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Moneyball Review

Based on Michael Lewis' book Moneyball: The Art of Winning an Unfair Game, Bennett Miller's film charts the real life tail of the 2002 Oakland Athletics baseball team.

Based on Michael Lewis’ book Moneyball: The Art of Winning an Unfair Game, charting the real life tail of the 2002 Oakland Athletics baseball team, director Bennett Miller’s film cannily avoids the schmaltz and cliché of the conventional sports movie in favour of something far more sharp and engaging.

Originally developed by Steven Soderbergh and screenwriter Steve Zaillian, Moneyball was set to be a very different film, with documentary footage intercut with the fictional elements. When that incarnation fell through, Capote director Bennett Miller and Oscar winning screenwriter Aaron Sorkin (The Social Network) came on board, crafting an intelligent, penetrating insight into how the sabermetrics system changed the sport of baseball forever.

The focus of the film is the Oakland A’s general manager Billy Beane (Brad Pitt), a former baseball player who never quite reached his potential after being drafted into the big leagues. With the help of his three star players – Giambi, Damon and Isringhausen – Beane leads the A’s to the 2001 playoff final, eventually losing the Yankees and seeing those most valuable players poached by the richer teams in the off season. Frustrated by the uphill struggle he faces going against bigger, richer teams, Beane enlists statistical wunderkind Peter Brand (Jonah Hill) to help him assemble the best team possible within their budget.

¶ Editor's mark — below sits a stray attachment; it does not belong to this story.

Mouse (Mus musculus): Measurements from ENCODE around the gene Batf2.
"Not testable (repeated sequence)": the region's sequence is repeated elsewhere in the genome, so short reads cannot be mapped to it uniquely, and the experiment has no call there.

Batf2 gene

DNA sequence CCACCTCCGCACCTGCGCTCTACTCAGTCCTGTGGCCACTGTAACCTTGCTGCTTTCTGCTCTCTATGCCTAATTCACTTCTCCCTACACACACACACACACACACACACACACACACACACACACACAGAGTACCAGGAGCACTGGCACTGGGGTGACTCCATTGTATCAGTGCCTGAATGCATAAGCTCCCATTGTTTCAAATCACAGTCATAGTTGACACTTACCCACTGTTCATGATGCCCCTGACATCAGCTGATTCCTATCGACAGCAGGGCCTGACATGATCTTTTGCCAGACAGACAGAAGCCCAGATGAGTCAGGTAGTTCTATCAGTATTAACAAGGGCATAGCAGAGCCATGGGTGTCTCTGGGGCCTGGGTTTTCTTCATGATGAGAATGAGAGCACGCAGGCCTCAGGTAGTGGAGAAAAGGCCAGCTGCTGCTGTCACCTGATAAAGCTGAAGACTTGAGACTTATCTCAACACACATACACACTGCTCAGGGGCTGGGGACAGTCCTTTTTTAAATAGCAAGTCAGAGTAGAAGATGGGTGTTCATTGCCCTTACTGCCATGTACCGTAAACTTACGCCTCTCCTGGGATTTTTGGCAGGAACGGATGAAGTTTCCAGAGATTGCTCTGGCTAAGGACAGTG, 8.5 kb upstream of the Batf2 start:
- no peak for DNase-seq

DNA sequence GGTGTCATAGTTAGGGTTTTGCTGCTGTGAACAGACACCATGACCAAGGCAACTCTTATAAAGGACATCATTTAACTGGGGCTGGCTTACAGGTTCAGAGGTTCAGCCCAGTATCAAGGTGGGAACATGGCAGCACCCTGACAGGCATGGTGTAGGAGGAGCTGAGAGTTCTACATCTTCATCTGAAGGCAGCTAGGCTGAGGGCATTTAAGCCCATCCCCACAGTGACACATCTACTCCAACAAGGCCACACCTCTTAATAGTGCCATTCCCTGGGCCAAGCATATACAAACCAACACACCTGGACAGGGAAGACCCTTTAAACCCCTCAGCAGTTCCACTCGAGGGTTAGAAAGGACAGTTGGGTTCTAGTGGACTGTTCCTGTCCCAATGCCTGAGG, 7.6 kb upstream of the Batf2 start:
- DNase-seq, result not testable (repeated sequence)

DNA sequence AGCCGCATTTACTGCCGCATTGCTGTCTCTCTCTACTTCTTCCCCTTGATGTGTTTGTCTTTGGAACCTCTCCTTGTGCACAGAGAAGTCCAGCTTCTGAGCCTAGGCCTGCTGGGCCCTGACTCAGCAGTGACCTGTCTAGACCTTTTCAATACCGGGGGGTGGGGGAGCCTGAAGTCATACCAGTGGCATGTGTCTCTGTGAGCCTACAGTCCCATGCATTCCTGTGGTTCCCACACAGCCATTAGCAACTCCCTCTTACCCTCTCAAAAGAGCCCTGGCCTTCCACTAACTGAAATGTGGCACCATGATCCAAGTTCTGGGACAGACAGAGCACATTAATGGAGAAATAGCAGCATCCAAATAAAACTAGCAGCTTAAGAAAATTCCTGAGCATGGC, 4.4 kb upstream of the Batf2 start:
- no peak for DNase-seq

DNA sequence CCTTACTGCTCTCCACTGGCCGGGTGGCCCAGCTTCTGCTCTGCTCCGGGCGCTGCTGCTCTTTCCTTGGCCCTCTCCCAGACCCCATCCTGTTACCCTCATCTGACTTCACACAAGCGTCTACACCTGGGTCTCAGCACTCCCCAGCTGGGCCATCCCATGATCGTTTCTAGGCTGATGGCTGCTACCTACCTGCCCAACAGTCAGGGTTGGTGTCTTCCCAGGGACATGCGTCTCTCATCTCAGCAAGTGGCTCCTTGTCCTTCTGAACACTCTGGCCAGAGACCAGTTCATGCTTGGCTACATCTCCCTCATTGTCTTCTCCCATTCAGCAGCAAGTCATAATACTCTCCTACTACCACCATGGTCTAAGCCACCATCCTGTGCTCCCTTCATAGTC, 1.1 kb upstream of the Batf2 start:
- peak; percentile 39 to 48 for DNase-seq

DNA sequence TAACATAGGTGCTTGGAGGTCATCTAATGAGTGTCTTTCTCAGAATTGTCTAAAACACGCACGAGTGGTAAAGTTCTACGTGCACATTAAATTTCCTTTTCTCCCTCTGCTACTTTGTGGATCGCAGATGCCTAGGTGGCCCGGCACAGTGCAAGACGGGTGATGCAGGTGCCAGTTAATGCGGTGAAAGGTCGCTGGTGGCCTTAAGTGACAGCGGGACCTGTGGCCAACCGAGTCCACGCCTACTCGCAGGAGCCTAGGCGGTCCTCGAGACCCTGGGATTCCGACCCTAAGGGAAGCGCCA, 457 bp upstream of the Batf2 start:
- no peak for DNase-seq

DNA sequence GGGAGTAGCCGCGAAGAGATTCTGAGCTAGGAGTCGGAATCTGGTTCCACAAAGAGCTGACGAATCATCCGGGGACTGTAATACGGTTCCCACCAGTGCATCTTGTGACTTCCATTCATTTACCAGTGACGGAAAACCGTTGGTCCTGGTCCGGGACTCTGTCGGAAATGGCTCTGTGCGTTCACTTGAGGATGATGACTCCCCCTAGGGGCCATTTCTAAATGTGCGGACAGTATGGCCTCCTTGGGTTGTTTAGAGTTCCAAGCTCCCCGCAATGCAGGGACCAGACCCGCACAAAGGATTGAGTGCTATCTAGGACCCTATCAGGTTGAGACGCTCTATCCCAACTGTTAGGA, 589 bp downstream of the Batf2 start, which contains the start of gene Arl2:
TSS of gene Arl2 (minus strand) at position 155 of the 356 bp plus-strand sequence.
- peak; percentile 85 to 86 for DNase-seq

Together, Beane and Brand do away with the old school system that the veteran coaches cling to, seemingly judging players based on how well they fit the uniform and how attractive their girlfriend is. They introduce sabermetrics, a system that objectively measures players on certain statistics, mainly their ability to score runs.

The mathematics and statistics of it could have bogged the film down in numbers but Sorkin’s screenplay is astute enough to bury all the facts and figures in dialogue that will be easily understood, even by those who know nothing about baseball. It’s a bold move to keep the film almost entirely off the field but it pays off, making the film feel less like your average sports movie. It’s handy then, that Beane would never watch the A’s play, giving the actual game sequences an extra dimension as it’s intercut with Beane’s reactions to the on-field events elsewhere.

As Beane, Pitt gives possibly the finest performance of his career. A series of flashbacks show us that Beane chose Major League Baseball ahead of a college scholarship and that things went awry, leaving the sense that he has some unfinished business with the sport. This comes across in the enthusiasm and drive in Pitt’s performance, a man putting everything on the line for what could be his last shot at success in baseball. Pitt gives us this desire to succeed but also another side of Beane, a more sensitive side that we see when around his family, ex-wife Sharon (Robin Wright) and daughter Casey (Kerris Dorsey). It’s hard not to get a bit teary eyed when Casey sings to her father, cutting right through the jock bravado, straight to Beane’s heart strings.

Jonah Hill’s presence in the film naturally brings a few laughs. He’s comical to just look at and he is painfully awkward but it’s a quiet, considered performance from someone known primarily for his loud, foul mouthed rants.

It’s hard to say how this film would’ve played had Soderbergh remained at the helm, or how it would’ve been as a more conventional sports film, but what Bennett Miller has crafted is a welcome twist on the genre that favours a fascinating look behind the scenes rather than the on-field drama of a sport that’s been well documented on screen. There are still elements of the sports underdog movie here, but with star players Sorkin and Pitt knocking it out of the park, Miller leads his team all the way to the playoffs.

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